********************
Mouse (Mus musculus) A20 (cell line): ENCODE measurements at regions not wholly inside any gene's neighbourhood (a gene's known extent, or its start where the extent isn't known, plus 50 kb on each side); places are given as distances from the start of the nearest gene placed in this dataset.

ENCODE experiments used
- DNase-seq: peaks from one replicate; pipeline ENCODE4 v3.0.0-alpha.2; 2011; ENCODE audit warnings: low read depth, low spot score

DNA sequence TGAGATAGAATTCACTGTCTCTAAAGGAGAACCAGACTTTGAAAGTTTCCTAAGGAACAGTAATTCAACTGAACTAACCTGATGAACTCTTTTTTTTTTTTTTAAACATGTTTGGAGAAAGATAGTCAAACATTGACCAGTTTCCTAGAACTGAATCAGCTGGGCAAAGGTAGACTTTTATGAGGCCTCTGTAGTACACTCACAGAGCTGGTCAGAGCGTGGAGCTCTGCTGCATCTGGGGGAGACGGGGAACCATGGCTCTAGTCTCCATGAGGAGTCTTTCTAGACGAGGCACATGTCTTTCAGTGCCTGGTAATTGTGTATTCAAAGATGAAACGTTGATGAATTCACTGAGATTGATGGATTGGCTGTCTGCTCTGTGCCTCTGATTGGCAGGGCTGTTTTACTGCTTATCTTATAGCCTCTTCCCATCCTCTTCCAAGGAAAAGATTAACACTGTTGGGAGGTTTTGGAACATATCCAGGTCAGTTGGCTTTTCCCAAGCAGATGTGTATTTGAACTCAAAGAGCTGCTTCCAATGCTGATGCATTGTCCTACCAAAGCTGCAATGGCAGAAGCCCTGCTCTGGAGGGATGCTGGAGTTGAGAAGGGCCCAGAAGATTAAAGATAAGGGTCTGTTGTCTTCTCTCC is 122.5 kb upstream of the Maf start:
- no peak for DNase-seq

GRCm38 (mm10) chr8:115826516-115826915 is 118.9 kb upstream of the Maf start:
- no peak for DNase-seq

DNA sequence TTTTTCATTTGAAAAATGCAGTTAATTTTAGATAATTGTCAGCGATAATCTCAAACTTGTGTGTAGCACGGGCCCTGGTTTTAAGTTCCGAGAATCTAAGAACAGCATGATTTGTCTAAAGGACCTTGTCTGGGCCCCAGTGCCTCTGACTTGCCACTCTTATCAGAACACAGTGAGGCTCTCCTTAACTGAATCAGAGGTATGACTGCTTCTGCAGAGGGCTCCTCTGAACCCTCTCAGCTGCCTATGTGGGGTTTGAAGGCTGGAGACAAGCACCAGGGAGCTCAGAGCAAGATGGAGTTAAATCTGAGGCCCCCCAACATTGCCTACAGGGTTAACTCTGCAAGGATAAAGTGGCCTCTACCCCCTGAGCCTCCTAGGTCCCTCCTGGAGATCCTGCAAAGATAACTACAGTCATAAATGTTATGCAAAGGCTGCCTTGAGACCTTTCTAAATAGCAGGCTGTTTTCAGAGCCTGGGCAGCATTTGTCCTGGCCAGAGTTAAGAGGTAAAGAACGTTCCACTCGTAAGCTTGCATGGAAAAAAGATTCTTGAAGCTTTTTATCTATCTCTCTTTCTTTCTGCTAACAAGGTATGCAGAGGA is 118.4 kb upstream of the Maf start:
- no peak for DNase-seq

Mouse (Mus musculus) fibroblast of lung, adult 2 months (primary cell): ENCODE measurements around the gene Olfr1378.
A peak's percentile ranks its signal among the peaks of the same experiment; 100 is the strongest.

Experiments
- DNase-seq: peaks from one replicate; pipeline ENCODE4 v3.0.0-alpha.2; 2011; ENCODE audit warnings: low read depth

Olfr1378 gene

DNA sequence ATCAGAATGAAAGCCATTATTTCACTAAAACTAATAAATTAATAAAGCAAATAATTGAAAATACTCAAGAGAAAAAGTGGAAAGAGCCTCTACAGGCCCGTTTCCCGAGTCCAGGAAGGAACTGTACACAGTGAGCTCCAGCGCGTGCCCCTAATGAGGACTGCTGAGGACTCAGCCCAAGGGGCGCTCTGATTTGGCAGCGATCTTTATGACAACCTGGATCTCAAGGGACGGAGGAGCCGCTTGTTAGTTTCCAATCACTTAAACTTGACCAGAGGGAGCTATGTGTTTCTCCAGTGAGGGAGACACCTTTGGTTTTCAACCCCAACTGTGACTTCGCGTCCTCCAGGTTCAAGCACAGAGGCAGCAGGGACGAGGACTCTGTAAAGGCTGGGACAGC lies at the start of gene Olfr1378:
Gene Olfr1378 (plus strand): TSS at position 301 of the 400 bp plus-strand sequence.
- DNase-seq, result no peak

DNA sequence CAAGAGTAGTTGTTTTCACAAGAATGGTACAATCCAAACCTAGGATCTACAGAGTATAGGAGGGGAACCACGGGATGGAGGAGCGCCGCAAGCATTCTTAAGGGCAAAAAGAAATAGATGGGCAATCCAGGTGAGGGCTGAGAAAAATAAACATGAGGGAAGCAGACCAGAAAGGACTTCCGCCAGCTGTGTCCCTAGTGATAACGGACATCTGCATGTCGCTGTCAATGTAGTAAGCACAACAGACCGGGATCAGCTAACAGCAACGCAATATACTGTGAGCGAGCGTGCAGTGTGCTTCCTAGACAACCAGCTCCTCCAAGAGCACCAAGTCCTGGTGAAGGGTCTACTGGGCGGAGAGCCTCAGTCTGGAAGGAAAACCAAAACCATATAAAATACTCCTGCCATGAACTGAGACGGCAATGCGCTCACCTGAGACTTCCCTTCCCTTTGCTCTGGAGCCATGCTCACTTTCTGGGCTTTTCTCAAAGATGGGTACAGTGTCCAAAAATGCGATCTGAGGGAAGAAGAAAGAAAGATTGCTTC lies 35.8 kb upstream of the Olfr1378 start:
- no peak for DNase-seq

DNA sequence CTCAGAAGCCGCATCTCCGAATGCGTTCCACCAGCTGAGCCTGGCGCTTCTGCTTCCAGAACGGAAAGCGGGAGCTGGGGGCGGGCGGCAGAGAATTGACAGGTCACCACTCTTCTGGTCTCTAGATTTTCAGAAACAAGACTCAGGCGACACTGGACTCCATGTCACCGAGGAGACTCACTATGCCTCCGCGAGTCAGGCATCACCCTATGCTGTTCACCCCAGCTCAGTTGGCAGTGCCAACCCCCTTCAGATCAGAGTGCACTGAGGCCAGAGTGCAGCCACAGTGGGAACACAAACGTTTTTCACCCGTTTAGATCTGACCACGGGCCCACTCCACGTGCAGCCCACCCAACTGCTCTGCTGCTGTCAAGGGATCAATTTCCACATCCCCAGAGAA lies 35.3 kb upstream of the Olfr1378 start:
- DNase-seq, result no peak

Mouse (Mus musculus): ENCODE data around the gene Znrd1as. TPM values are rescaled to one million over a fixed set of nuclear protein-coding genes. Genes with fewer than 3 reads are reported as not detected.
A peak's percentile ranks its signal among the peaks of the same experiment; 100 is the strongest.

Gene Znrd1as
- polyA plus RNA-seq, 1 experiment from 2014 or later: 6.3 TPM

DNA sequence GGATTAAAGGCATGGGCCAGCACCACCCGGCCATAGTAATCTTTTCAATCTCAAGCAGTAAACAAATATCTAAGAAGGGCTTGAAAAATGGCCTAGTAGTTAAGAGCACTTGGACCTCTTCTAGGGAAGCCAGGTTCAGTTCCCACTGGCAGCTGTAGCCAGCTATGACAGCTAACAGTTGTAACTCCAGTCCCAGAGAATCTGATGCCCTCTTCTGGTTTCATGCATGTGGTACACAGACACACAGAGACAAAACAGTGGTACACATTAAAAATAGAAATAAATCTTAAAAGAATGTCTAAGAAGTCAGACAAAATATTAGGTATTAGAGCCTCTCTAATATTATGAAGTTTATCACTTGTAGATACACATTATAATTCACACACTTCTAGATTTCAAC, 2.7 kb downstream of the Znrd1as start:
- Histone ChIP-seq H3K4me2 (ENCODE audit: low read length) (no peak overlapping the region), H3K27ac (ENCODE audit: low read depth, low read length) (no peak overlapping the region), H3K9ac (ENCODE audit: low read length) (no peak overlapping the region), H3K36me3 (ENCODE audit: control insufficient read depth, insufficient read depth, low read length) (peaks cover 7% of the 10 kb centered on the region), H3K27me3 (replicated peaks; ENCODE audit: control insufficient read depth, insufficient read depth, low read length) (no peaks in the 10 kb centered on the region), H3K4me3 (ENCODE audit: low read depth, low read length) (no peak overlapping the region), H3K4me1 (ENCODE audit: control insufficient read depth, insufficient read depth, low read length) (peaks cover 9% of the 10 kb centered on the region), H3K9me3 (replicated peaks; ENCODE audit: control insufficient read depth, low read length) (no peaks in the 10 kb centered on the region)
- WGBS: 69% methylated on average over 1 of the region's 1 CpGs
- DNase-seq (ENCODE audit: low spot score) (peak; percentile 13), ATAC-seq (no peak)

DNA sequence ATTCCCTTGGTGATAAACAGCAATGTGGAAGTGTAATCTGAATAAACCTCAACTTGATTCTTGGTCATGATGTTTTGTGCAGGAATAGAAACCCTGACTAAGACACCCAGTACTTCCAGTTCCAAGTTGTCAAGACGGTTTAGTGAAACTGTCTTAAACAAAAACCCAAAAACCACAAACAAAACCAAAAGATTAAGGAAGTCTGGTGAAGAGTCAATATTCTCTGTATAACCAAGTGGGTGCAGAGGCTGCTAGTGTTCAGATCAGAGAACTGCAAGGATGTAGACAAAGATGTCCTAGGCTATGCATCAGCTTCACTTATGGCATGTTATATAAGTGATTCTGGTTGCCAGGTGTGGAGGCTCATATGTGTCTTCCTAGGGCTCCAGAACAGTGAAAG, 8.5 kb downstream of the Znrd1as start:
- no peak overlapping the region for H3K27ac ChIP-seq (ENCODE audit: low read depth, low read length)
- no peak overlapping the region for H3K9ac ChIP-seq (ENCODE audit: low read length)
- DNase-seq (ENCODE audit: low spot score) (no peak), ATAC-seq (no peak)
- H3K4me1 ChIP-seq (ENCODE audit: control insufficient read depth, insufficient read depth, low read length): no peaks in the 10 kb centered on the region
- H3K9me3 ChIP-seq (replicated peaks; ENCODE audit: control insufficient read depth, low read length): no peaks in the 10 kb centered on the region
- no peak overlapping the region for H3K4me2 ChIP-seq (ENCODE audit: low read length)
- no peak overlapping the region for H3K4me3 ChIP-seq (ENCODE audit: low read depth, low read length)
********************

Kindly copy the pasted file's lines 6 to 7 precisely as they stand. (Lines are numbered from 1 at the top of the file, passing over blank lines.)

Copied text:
GRCm38 (mm10) chr8:115826516-115826915 is 118.9 kb upstream of the Maf start:
- no peak for DNase-seq